Manufacturers across Britain are seeing their strongest performance for over 20 years in wake of the Brexit vote one year ago today, according to figures from the Confederation of British Industry (CBI).
The rise in orders from abroad is in part as a result of a weaker pound, which is making goods made in the UK cheaper for those buying abroad. The CBI reported that order books in June climbed to the highest level since 1988, while demand for exports hit a 22 year high, according to The Times.
While the figures for fashion and clothing manufacturing were not specifically stated, the rise has been relatively consistent across all manufacturing sectors in the UK, with 13 of the 17 manufacturing sub-sectors reporting a “broad based improvement”, and signals a general trend in demand for British made goods.
“Britain’s manufacturers are continuing to see demand for ‘Made in Britain’ goods rise with the temperature. Total and export order books are at highs not seen for decades, and output growth remains robust,” said Rain Newton-Smith, chief economist for the CBI.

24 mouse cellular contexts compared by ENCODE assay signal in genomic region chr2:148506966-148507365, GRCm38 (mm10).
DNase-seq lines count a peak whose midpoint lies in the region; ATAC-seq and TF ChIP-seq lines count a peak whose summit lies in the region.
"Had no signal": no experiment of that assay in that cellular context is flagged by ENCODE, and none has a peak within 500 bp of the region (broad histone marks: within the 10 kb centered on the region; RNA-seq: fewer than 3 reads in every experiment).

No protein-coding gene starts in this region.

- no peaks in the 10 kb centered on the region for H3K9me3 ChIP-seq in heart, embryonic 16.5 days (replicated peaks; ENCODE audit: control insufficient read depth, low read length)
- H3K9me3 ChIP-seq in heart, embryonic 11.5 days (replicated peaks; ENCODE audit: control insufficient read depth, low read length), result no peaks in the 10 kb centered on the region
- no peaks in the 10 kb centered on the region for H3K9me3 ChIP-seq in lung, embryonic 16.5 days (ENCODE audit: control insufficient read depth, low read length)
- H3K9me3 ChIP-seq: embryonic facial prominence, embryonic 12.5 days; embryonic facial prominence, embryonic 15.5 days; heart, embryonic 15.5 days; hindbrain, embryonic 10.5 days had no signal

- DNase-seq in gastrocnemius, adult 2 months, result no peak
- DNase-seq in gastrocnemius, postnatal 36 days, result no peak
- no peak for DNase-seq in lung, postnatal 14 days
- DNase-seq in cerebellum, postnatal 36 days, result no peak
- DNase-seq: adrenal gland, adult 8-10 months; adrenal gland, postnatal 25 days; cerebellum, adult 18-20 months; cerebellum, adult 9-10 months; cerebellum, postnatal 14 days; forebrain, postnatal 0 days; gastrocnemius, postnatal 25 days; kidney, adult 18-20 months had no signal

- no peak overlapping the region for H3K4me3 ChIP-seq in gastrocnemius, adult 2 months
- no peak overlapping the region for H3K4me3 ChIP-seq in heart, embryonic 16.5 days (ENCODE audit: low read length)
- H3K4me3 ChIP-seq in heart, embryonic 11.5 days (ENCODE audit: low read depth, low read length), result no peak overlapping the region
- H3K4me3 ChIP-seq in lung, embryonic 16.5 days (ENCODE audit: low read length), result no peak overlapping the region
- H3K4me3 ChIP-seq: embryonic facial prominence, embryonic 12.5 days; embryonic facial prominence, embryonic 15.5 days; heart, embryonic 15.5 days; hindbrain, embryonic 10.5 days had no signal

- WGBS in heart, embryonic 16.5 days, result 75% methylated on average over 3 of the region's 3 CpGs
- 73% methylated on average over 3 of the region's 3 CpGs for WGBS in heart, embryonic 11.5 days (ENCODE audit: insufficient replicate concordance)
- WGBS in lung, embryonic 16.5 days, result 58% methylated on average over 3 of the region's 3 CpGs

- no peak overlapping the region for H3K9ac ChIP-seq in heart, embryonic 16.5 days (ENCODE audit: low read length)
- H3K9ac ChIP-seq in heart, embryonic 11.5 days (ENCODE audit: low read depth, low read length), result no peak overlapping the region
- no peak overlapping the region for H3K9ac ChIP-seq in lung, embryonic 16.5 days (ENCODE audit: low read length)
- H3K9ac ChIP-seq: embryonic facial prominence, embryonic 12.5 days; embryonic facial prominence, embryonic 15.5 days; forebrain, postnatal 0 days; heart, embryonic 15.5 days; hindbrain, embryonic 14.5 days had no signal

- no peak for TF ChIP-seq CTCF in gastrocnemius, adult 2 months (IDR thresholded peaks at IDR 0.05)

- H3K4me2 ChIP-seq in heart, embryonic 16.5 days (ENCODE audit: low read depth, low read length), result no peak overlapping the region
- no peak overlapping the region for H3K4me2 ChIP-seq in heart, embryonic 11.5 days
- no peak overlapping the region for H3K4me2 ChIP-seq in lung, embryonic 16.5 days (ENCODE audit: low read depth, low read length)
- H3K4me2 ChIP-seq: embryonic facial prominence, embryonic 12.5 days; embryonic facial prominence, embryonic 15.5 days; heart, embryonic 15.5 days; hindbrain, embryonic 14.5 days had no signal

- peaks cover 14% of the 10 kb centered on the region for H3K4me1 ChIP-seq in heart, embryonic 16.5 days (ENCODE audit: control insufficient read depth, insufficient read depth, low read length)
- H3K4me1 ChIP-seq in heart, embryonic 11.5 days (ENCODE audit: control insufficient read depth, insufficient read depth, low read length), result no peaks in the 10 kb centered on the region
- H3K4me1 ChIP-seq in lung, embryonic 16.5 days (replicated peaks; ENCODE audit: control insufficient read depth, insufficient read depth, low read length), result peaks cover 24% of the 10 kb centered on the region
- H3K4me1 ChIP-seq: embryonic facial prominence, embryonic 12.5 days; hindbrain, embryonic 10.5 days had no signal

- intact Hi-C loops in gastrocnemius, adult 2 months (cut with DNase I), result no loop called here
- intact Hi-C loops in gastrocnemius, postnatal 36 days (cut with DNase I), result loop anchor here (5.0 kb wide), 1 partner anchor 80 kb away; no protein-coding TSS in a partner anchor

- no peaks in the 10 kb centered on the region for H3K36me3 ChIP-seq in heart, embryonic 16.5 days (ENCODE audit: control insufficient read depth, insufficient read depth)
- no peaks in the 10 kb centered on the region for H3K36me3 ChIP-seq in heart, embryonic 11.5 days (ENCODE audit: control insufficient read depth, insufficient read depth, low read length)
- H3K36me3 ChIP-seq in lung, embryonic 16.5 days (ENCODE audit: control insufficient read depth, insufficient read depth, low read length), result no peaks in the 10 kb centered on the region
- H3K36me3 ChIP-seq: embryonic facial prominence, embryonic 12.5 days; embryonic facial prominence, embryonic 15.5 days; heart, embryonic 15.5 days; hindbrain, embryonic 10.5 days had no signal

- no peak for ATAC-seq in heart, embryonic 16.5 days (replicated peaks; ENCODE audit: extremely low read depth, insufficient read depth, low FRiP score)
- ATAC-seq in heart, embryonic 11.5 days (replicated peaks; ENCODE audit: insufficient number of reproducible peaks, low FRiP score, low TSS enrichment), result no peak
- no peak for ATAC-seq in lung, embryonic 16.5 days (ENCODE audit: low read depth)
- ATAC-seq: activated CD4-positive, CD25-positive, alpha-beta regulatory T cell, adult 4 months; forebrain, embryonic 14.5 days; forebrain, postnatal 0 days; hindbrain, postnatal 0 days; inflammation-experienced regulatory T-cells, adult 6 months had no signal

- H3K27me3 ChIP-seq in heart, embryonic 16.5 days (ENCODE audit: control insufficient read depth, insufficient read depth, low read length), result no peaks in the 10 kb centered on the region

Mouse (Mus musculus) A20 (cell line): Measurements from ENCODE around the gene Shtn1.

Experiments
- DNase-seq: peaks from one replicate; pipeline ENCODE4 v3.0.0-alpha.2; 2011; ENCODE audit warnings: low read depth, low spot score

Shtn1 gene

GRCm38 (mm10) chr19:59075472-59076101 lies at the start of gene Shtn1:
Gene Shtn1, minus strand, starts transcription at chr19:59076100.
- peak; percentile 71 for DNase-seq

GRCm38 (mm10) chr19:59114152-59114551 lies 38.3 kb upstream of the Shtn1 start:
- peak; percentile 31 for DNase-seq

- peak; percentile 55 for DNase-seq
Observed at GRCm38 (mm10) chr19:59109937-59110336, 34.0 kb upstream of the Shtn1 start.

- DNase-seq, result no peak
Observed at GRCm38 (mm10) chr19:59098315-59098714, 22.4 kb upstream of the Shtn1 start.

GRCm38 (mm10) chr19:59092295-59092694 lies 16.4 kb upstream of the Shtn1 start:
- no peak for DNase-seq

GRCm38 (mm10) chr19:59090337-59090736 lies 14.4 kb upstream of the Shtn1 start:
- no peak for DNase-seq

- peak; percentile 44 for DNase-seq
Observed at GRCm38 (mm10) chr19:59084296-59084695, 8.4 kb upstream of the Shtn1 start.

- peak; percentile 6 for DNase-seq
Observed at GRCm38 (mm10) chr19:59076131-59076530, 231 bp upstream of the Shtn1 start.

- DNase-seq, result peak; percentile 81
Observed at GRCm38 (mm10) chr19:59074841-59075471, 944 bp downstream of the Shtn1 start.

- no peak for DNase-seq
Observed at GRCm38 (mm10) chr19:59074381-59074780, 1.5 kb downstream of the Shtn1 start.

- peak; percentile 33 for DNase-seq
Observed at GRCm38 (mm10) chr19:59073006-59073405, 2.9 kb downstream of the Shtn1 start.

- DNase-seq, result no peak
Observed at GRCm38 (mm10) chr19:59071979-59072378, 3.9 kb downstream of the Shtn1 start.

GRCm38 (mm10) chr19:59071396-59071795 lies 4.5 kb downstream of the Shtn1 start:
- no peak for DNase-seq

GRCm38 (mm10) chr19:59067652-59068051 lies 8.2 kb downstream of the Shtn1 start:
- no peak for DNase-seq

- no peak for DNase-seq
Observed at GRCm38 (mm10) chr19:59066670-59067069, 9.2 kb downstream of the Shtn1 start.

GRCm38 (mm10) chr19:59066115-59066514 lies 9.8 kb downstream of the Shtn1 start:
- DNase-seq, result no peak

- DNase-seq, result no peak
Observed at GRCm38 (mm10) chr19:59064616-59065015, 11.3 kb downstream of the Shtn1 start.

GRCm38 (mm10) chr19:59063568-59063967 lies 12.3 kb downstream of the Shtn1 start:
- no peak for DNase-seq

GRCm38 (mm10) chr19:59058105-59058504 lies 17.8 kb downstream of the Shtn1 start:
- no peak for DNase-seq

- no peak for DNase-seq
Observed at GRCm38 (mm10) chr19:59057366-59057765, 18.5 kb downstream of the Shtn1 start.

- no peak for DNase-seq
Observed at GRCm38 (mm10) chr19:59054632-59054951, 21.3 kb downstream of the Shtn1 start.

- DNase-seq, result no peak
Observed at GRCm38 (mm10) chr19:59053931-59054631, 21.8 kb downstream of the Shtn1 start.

A total of 467 manufacturers were surveyed in June, with 16% reporting total order books above average in June 2017, which is the highest reading in 29 years.
“We continue to expect solid manufacturing and export growth to help to offset the slowdown in consumer spending growth this year,” commented Andrew Wishart, assistant economist at Capital Economics. “The strong headline figure appears to have been driven by a rise in export orders, suggesting that the fall in the pound is still boosting demand for UK manufacturers”.